Prices rose in all 20 cities measured by the index, and nine of those markets posted double-digit percentage gains. The fastest growth was a 15.4% year-over-year jump in San Francisco. The most modest gain was in Cleveland, where prices rose 2.4%.

Most of the big gains were in markets in California and Florida, as well as Las Vegas. All of those markets were hit particularly hard by the housing bust that followed the home price bubble in the middle of the last decade.

A drop in mortgage foreclosures and unemployment, low mortgage rates and pent-up demand for people who had wanted to buy homes have combined to help lift home prices.

A recovery in home sales and prices have been a major driver of the rebound of the U.S. economy so far this year, as the jump in prices has increased household wealth. The price increases and low mortgage rates also helped many homeowners refinance their mortgages and lower their home payments.

But even with two years of increases, prices are still 17% below the peak reached at the height of the housing bubble in early 2006.

First Published: July 29, 2014: 9:21 AM ET

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Zillow buys Trulia for $3.5 billion

Zillow buys Trulia for $3.5 billion

By Les Christie  @CNNMoney July 28, 2014: 3:03 PM ET

Trulia & Zillow CEOs: Mobile is king


The two biggest names in online house hunting — Zillow and Trulia – are joining forces in a stock deal valued at $3.5 billion.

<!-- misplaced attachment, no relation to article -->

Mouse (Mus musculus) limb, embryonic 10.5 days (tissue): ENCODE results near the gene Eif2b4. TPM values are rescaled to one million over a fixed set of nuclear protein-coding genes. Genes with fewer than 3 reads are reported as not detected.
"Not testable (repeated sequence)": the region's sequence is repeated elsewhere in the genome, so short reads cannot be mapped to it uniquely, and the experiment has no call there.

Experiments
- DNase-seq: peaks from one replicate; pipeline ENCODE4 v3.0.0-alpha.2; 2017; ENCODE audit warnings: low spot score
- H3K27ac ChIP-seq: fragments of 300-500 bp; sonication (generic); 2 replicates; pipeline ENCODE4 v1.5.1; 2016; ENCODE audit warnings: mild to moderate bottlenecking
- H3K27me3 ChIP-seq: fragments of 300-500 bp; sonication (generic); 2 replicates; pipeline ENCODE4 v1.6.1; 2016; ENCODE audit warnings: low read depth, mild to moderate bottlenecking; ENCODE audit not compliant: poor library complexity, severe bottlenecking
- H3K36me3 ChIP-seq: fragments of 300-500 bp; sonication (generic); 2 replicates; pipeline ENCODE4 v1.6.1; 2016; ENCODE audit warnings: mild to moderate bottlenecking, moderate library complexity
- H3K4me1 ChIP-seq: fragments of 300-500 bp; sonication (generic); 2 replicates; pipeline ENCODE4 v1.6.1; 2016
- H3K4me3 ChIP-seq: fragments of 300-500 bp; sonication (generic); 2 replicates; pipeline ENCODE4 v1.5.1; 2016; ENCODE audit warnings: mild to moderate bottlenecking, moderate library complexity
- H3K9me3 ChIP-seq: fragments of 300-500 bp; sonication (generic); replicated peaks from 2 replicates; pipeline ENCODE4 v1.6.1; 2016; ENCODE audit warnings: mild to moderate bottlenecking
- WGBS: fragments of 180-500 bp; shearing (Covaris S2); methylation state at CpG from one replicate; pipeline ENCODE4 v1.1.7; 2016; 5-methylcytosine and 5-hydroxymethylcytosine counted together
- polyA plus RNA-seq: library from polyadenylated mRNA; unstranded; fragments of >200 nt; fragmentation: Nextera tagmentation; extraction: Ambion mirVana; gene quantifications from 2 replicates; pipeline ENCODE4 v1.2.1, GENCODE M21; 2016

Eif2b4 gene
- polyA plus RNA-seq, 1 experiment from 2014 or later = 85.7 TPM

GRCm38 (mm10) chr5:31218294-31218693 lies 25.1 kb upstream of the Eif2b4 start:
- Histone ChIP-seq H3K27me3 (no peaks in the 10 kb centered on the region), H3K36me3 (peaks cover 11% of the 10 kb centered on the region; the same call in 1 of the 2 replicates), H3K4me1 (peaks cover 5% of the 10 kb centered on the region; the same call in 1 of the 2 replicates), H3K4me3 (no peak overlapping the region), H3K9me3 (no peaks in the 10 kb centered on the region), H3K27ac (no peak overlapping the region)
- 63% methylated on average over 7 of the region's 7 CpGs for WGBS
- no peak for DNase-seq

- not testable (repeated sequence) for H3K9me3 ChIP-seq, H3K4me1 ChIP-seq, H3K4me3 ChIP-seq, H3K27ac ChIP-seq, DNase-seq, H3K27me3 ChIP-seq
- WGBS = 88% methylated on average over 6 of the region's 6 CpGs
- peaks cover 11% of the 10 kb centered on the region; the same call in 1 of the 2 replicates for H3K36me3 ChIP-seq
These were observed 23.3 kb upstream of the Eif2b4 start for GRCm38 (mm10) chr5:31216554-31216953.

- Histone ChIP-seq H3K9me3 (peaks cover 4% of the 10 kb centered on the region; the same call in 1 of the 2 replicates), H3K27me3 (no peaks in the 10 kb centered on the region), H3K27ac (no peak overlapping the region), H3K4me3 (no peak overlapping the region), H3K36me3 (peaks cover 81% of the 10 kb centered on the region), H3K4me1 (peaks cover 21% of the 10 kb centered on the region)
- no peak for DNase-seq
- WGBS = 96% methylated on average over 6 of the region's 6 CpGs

Trulia shares jumped 12% on the news that it’s selling to Zillow.

Zillow will continue to operate two separate websites, where consumers can search listings of homes for sale. Zillow and Trulia together attract more than 130 million visitors a month.

Both companies post detailed listings of homes for sale, and charge agents to post their names alongside their listings. Some agent teams spend $20,000 a month with Zillow, Trulia, or both.

Still the websites’ revenue only add up to about 4% of the $12 billion the real estate industry spends on marketing via newspaper and television ads, billboards, direct mail and the like. Zillow CEO Spencer Rascoff sees an opportunity to capture more of those marketing dollars via mobile.

“Mobile is becoming the medium of choice for home shopping,” said Rascoff.

Trulia’s current CEO Pete Flint will continue to head Trulia’s operations and report to Rascoff.

The two real estate portals have transformed the housing market over the past decade by making information that was once only available through realtors easily accessible to consumers. The sites have made the home buying process much more transparent and stripped real estate brokers of their traditional role of gatekeepers of information.

Zillow, for instance, has its own home value algorithm called Zestimates. Trulia offers extensive rankings on crime, public transit and schools.

The ultimate fear: Zillow and Trulia could make brokers irrelevant.

The new Zillow will still have plenty of competition from other sites such as Realtor.com, Homes.com as well as from Coldwell Banker, Re/Max, Century 21 and other real estate brokers.

But it will give the combined company the leverage to charge realtors more, said Steve Murray, editor at Real Trends a real estate communications and consulting company.

First Published: July 28, 2014: 9:15 AM ET